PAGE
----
City, D.C. home prices up 23%

Metropolitan areas show top growth in Mid-Atlantic

U.S. median sales figure rises 9%

August 15, 2004|By Emily Bregel | Emily Bregel,SUN STAFF

Home prices in Baltimore and Washington grew at the fastest rate in the Mid-Atlantic region from April to June, and those locales ranked 15th in the nation in terms of appreciation growth among metropolitan areas studied by the National Association of Realtors.

In Baltimore and its five surrounding counties, the median sales price of an existing single-family home rose 23 percent to $251,700 during the second quarter compared with the corresponding three months last year, according to data released by the Realtors' group Thursday.

Washington-area prices also posted a 23 percent increase, to $352,400.

The national median sales price increased 9.1 percent to $183,800 from April to June. The median price is the point at which half the homes sold for more and half sold for less.

House prices have grown by double digits in Baltimore and surrounding areas during the past several quarters, helping many homeowners enjoy newfound wealth in their homes after suffering stock market losses in past years.

But the increases have stymied many buyers, especially those trying to get into their first house.

Across the country, Las Vegas, experienced the most rapid increase in home sale prices from April to June, jumping 52.4 percent to $269,900 compared with the second quarter of last year.

The second-largest growth rate was in Anaheim-Santa Ana in Orange County, Calif., where the median price rose 38.7 percent to $655,300. It was the nation's highest median sale price in the second quarter.

A record 49 metropolitan areas nationwide had double-digit increases during the quarter, the Realtors' group said.

The group, which studied 128 metropolitan areas, said 11 regions posted declines.

Prices in Knoxville, Tenn., declined 7 percent to $131,400 from April to June compared with the second quarter of last year.

Other areas posting declines included Lake County, Ill., which fell 3.3 percent to $254,600; Montgomery, Ala., with a 3.3 percent decline to $116,900; and Austin, Texas, which fell 1.2 percent to $96,400.

Sales of homes have posted records during each of the past three years nationwide and locally.

A separate report released last week by the Realtors' group said home sales posted a record during the second quarter of this year. The boom is attributed to low mortgage interest rates and strong demand.

Proximity to D.C.

Baltimore-area prices have continued to grow, real estate experts said, because of the region's economy and its proximity to Washington.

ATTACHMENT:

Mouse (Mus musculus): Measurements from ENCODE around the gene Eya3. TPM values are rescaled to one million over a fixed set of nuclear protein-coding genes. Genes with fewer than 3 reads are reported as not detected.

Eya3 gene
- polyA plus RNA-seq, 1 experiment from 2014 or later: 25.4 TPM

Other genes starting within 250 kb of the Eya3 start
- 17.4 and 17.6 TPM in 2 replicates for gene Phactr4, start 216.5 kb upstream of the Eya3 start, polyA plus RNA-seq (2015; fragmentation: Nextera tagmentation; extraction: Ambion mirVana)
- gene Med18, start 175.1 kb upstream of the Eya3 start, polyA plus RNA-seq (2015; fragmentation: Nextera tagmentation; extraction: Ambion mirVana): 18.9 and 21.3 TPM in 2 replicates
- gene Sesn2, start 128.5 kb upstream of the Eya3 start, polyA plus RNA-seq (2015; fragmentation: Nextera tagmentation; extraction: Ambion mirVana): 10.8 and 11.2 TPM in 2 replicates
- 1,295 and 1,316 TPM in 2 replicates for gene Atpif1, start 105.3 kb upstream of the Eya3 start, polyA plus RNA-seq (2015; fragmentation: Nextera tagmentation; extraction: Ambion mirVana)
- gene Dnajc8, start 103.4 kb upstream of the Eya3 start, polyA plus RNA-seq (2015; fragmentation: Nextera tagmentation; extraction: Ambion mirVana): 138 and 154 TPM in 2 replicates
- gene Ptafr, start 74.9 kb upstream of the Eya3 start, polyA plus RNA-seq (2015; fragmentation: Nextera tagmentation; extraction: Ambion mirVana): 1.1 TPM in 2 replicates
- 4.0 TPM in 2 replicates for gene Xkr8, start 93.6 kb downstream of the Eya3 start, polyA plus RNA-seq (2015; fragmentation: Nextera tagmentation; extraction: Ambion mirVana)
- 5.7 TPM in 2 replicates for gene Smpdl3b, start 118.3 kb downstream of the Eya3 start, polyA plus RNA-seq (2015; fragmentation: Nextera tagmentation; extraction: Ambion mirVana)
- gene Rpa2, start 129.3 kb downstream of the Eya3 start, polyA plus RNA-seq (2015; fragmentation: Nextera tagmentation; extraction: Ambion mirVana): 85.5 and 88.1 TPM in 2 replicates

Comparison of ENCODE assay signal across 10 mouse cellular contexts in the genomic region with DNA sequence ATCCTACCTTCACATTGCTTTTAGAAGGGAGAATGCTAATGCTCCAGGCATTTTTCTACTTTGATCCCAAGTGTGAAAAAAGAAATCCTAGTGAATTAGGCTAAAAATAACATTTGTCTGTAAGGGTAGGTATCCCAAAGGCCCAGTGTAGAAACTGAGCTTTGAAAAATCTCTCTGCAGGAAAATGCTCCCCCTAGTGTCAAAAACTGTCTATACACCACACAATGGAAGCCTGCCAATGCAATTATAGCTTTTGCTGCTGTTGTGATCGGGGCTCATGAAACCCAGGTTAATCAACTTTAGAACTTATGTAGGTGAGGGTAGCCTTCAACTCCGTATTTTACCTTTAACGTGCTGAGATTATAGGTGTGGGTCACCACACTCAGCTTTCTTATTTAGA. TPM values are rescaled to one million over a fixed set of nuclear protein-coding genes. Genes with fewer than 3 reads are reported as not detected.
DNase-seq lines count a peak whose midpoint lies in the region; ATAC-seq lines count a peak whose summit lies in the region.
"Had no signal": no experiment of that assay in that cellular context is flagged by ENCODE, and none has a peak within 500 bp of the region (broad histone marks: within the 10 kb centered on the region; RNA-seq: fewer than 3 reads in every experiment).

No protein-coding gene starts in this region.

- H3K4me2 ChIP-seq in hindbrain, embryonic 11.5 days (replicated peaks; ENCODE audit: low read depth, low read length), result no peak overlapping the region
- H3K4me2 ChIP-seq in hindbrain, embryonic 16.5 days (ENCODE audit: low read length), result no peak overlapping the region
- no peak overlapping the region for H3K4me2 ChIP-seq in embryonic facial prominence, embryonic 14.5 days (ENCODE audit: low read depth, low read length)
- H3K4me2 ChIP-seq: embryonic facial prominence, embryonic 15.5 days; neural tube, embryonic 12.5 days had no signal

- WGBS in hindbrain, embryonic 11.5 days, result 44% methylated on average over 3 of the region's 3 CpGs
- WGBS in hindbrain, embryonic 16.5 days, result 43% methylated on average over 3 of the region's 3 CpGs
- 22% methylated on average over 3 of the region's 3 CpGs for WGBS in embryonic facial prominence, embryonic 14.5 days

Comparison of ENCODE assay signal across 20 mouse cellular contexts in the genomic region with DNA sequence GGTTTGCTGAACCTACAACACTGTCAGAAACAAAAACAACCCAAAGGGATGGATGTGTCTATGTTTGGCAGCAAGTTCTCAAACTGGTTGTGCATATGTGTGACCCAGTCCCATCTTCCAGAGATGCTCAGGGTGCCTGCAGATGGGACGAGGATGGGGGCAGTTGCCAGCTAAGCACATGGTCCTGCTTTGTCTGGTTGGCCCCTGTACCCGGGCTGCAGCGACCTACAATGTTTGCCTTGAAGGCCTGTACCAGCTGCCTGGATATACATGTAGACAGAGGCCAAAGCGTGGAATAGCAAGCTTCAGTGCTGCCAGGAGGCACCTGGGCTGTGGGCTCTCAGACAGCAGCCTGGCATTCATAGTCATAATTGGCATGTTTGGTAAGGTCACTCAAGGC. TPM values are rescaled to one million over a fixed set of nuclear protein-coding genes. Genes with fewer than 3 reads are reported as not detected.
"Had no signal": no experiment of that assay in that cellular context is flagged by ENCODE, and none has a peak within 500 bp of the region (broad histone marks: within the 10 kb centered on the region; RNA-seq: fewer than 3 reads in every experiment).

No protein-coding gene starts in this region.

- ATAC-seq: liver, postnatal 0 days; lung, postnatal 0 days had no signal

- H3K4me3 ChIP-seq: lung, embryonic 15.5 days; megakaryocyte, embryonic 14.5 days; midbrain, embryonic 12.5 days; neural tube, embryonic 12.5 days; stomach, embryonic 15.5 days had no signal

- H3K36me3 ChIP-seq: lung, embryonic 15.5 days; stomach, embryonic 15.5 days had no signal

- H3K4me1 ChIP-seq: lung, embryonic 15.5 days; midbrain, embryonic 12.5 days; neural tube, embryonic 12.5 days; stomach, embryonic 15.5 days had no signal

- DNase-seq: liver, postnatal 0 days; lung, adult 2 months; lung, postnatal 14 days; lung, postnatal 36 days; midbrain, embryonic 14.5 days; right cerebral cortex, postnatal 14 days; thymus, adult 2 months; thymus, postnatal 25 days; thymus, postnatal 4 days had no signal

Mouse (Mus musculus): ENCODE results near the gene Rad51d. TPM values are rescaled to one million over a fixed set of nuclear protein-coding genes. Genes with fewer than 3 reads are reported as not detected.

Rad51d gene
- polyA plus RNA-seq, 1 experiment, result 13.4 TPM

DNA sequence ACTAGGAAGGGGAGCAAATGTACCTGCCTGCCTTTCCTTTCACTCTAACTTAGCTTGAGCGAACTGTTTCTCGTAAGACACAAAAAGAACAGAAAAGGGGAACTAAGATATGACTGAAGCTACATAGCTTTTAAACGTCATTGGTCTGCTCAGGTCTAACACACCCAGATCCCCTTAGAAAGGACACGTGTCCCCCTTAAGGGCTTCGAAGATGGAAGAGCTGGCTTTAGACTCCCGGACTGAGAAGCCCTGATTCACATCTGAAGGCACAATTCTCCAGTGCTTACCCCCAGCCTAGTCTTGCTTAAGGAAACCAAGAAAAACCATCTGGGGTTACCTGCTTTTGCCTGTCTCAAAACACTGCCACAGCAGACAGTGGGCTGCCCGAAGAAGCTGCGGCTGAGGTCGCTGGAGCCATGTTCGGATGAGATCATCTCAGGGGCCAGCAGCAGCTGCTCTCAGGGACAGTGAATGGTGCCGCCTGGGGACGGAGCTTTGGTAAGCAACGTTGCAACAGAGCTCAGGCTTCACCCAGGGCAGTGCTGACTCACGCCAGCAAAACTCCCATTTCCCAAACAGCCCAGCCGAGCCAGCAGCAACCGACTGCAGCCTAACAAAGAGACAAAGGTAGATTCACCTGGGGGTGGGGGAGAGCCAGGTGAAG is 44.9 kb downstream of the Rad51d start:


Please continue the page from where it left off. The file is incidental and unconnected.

"The level of home prices [in D.C.] is still far more expensive than the Baltimore region, and actually, that's a plus for Baltimore," said Lawrence Yun, senior economist for the National Association of Realtors.

Yun discounted concerns that home prices could fall as mortgage interest rates rise, as they are expected to do by the end of this year.

Price growth has "been driven by the fundamentals of the job creation in the Baltimore region," Yun said.

The low mortgage rates also have pushed more first-time buyers into the market. That, coupled with empty nesters looking for smaller homes, has added to the demand for housing, real estate experts said.

"We're seeing this phenomenon is occurring in various degrees throughout the country but [in Maryland] we are literally a hot spot, and it's because of the very tight constraints on supply," said John Kortecamp, executive vice president of the Home Builders Association of Maryland.

Several homebuilders complain that construction limits in various jurisdictions have contributed to the price increases.

New-home prices in the Baltimore area grew at even higher rates during the second quarter. Average single-family home prices in the region rose 36 percent to $506,779 during the second quarter compared with the corresponding period last year, according to the Meyers Group, which tracks new home sales. Average prices for attached new homes rose 24 percent to $311,588.

The average first-time buyer in Maryland earns 54.4 percent of the salary needed to purchase a home, according to an index calculated by the Maryland Association of Realtors. The group's latest figures were calculated for June and have hit a four-year low.

State officials expanded a program this year to help more people become homeowners. The More Houses 4 Less program provides low-interest loans to qualified buyers.

Leslie Mooney, a spokeswoman for the Maryland Department of Housing and Community Development, said state officials recently increased the income and purchase price limits for the program to make more buyers eligible.

From June to August, the state offered $5,000 to help qualified buyers with closing costs, an increase of $2,000 from the program's typical assistance plan.

First-time homebuyer

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